What earns a dish an A or a B? Or, I dread to think, a C? Why did The Professor deem the beet risotto an A+ but give my pasta with kale and walnut pesto a B+?
You, dear readers, have a right to know. In fact, you need to know, so that you can decide whether or not to trust The Professor’s opinions. So one recent evening I made the case. My argument (and you must have a strong argument when dealing with a professional philosopher) was part candidate Obama (“Transparency promotes accountability …” and so forth) and part Food Network. “Think of Throwdown! with Bobby Flay,” I offered, knowing it is one of The Professor’s guilty pleasures. “The judges use an established system for scoring dishes. On Iron Chef too.”
He was convinced. Below is an explanation of The Professor’s grading system — his logical approach to evaluating a meal.
Taste — First and most important, he evaluates the taste of a dish. Is it flavorful? Are the flavors well-balanced? And while a simple dish can be delicious, it can also leave your taste buds underwhelmed, so he’ll also look for depth of flavor and evaluate a dish’s complexity.
Satisfaction — Some dishes taste good or even great, but don’t satisfy. Or at least, they don’t satisfy The Professor. With 6’3″ to fuel (and despite a relatively sedentary lifestyle) he wants a hearty meal — not a heavy meal, but one that fills the belly, satisfies the brain, and doesn’t leave him thinking, “that sure would have been better with some pork.”
Interestingness — The Professor is easily bored. I think that’s why he was drawn to philosophy, with its gnarly questions and debates so deep and complex they evolve over centuries. A meal isn’t likely to sustain our interest over time, but it shouldn’t bore you before it’s even over. So The Professor looks for a variety of flavors and textures that combine slightly differently with each bite. He looks for surprising ingredients and/or unusual combinations.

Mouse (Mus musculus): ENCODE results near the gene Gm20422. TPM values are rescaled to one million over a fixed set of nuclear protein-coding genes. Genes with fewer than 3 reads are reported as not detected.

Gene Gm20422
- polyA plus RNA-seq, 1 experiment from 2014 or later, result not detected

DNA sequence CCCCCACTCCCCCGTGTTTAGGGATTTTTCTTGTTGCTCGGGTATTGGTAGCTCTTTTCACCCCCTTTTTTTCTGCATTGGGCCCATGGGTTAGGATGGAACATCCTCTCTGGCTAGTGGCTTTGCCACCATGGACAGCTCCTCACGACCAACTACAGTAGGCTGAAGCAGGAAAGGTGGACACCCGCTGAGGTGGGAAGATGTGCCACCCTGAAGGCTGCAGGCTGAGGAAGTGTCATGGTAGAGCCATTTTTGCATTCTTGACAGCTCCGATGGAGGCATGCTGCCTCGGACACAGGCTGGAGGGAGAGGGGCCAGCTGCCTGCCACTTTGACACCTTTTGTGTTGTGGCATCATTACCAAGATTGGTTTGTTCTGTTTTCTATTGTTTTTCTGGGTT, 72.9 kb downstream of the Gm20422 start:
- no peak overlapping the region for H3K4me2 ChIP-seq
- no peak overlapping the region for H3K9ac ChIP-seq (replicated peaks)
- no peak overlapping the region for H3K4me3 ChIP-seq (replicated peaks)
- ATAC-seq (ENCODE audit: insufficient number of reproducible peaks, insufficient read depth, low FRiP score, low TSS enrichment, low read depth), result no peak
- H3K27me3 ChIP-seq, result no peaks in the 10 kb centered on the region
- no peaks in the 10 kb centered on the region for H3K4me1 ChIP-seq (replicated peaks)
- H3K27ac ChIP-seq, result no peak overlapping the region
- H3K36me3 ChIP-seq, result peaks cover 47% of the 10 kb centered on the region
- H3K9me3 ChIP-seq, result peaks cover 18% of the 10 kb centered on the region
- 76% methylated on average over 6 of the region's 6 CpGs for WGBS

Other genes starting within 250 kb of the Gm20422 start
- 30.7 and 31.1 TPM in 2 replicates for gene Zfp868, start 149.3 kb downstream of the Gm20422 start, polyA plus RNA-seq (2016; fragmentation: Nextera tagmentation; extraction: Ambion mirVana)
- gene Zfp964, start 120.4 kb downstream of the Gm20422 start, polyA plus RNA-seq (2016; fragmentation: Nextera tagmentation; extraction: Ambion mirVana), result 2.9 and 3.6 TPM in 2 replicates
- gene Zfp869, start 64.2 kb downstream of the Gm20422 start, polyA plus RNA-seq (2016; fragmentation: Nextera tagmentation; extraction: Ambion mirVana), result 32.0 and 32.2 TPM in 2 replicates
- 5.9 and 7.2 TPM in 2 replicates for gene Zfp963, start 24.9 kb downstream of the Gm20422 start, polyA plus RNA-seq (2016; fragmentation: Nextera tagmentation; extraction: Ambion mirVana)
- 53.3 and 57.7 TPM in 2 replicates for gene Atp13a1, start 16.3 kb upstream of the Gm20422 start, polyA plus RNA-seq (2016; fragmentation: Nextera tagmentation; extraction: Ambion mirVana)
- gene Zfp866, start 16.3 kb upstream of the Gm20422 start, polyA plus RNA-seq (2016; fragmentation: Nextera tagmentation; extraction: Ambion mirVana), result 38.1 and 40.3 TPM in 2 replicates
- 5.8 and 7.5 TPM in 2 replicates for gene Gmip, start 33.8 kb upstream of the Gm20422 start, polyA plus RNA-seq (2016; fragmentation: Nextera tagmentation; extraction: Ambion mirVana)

He’ll grade a dish along each of these three dimensions, and combine the grades to determine the final score.
Of course, The Professor is no logic machine. Inevitably, the grades he gives will be influenced by personal preferences, by likes (basil, ginger, crispy pizza crusts) and dislikes (dill, coconut, okra, and anything “mushy”) that you may or may not share. So to bring a bit of transparency to the subjective side of grading, here is a brief history of The Professor’s tastes.
As you know, he is from the South, and grew up eating typically Southern food: fried chicken, collard greens, and lots of Jiffy corn bread. Typical family meals included pot roasts, baked pork chops, and fried fish most every Friday. Most of their vegetables were canned or frozen, and they were almost always cooked with some kind of pork. Spaghetti sauce came from a jar.
He didn’t taste duck, lamb, or any ethnic food (with the exception of Chinese) until he moved to the Midwest for graduate school. There, Indian and Middle Eastern food soon became staples. His culinary education continued when he took his first job — two colleagues (and, he says, “serious foodies”) introduced him to homemade pesto, wine and the idea of cooking with fresh vegetables. Today, he is no food snob, though he does enjoy a nice meal at a top Zagat-rated restaurant, and vacations abroad are as much about cuisine as they are about museums. He likes strong, complex flavors and has a high tolerance for spice.